Trump says CDC director ‘confused’ on vaccine timeline
Trump: Biden spreading ‘anti-vaccine theories’
Today so far
Biden: ‘I trust vaccines. I trust the scientists. But I don’t trust Donald Trump’
Biden criticizes Trump’s response to the pandemic
Trump to hold a press conference today
White House press secretary holds a briefing
Robert Redfield, director of the Centers for Disease Control and Prevention, just tweeted what appears to be an indirect response to a comment Donald Trump made at a press conference earlier this evening that Redfield was “confused” when speaking to a Senate panel today.
“The best defense we currently have against the virus are important mitigation efforts of wearing a mask, washing your hands, social distancing and being careful about crowds,” Redfield wrote on Twitter.
Earlier today, Redfield told a Senate panel that he “might even go so far as to say that this face mask is more guaranteed to protect me against Covid than when I take a Covid vaccine.”
Trump said that Redfield made a “mistake” when he said that and also when he said that Covid-19 vaccine will likely not be widely available until the “second or third quarter” of 2021, a timeline that contradicts Trump’s repeated promises for a vaccine by the end of the year.
An appeals court in Michigan today upheld a ruling that said the sending of unsolicited absentee voter applications by mail to registered voters in the state is lawful. Nearly 8 million voters in the state will be receiving applications, along with postcards saying they can register absentee online.
At a press conference earlier this evening, Donald Trump said that issues with mail-in ballots are the “biggest threat to this election”, saying that it is a “much bigger threat than foreign countries”. The Trump campaign has filed multiple lawsuits in efforts to curtail widespread mail-in voting in states like New Jersey and Pennsylvania.
Before ending the conference, Donald Trump confirmed that a White House staffer has tested positive for Covid-19. The president said that he did not have any personal contact with the staffer.
Earlier today, a White House pool reporter said she was told by the White House that they “had a couple of positives today”, but refused to answer questions on the comment.
When answering a previous question about why his staffers do not wear masks, Trump said that he has confidence that the people around him are safe because they are constantly tested.
“When people come into the Oval Office, it’s like a people deal. No matter who they are, if they’re the heads of countries, they all get tested,” he said. “So I’m in sort of a different position.”
Donald Trump again contradicted Centers for Disease Control and Prevention Robert Redfield once again, saying that Redfield “made a mistake” when he said that masks are “the most important, powerful public health tool we have.”
“I might even go so far as to say that this face mask is more guaranteed to protect me against COVID than when I take a COVID vaccine,” Redfield told a Senate panel Wednesday.
Trump said that a vaccine will be more effective as masks have to be “handled very gently, very carefully”. Trump said that he has seen people at restaurants not being careful with their masks.
“Masks have problems too. … A lot of people did not like the concept of mask initially, Dr. Fauci didn’t like it initially,” Trump said. He did not mention that Fauci has since clarified that he advised against masks early in the pandemic out of fear that the guidance would create a panic-induced shortage on personal protective equipment for essential workers.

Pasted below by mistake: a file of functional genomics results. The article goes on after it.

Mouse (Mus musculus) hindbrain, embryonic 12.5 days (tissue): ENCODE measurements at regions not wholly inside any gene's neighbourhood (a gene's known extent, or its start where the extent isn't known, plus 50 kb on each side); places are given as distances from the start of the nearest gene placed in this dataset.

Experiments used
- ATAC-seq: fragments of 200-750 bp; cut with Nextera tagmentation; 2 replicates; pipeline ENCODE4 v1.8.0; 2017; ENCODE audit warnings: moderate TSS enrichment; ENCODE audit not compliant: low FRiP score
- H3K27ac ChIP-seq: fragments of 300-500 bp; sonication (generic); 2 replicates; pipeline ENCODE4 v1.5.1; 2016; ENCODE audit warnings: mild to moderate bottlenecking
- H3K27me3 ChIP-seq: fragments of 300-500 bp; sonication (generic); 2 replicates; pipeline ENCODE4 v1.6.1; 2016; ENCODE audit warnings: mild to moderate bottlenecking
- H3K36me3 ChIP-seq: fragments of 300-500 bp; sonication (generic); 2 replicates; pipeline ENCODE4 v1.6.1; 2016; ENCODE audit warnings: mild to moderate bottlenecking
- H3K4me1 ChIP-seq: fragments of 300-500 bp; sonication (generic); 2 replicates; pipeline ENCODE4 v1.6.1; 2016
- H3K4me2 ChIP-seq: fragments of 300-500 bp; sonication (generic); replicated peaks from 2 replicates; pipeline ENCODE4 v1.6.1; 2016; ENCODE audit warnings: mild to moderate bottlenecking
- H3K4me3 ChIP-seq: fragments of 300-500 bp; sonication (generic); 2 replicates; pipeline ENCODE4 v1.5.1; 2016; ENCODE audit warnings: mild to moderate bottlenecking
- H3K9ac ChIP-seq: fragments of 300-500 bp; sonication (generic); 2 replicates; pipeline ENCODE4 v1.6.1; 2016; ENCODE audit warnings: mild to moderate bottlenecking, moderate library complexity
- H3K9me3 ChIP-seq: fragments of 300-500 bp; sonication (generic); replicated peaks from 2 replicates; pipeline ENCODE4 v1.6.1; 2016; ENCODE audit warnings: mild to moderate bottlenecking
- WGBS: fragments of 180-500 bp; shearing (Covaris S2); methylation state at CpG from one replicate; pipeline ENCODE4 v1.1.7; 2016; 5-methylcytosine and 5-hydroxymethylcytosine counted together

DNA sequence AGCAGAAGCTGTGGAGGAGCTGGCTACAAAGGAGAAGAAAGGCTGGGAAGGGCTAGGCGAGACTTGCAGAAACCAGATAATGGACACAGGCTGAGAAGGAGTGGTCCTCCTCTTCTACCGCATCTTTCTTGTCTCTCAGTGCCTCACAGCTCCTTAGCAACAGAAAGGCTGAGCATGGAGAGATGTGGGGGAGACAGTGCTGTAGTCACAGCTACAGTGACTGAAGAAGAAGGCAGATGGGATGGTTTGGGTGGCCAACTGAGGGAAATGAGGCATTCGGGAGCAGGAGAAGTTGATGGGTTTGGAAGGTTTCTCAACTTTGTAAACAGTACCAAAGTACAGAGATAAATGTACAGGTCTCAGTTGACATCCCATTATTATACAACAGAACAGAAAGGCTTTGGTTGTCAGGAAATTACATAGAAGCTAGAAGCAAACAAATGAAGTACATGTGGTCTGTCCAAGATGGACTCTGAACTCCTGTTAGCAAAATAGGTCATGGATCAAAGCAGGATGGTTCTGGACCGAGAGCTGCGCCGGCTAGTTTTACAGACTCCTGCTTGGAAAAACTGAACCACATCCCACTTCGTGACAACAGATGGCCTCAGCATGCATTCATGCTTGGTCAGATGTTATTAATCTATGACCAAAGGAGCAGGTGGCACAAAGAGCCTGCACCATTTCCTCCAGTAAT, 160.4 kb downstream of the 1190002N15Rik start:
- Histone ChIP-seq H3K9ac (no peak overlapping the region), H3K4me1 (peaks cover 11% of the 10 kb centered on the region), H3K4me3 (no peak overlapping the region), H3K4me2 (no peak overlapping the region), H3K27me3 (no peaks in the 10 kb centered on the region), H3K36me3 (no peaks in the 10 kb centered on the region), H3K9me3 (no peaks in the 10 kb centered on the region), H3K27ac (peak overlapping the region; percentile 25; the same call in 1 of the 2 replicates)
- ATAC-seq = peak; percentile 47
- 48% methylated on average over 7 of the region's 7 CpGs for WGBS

When justifying why he is contradicting Redfield, Trump said the director is out of the loop on vaccine distribution information and was made confused by the questions.
A reporter also asked Donald Trump whether he would retract what he told Bob Woodward in March that a vaccine could take up to 14 months to develop.
“That was a long time ago I said that,” Trump said.
Donald Trump, continuing to contradict what Centers for Disease Control and Prevention director Robert Redfield said earlier today, just said at a press conference that “under no circumstance would [the vaccine] be as late as the doctor said.”
Redfield told a Senate panel that a vaccine will be available in November or December at the earliest for first responders, and won’t be made widely available until 2021.
Trump said that the vaccine may be ready by “mid-October”, though he did not outright say whether he believes it would be available to the general public at the time.
Donald Trump is at the podium in the White House for a press conference repeating talking points he has made in recent weeks amid his presidential campaign.
“Our biggest threat to this election is governors from opposing parties controlling millions of ballots, that’s a much bigger threat than from foreign countries.”
He said it is a “disgrace” that states are allowing ballots without signatures and repeated a false claim that a mail-in vote during New York’s primary was “fraudulent”.
Ballots “could be stolen, who knows where they’re going, who knows where they’re coming from”, Trump said.
Trump says CDC director ‘confused’ on vaccine timeline
Donald Trump said that Centers for Disease Control and Prevention director Robert Redfield was “confused” when he said that a vaccine will only be available for first responders if it is developed by November or December.
When a reporter asked the president why he said a vaccine would be available by mid-October when Redfield told a Senate panel today that a vaccine would likely be available in the “second or third quarter” of 2021 at the earliest.
“I think he made a mistake with that statement,” Trump said. “When he said it, I believe he was confused. I’m just telling you we’re ready to go.”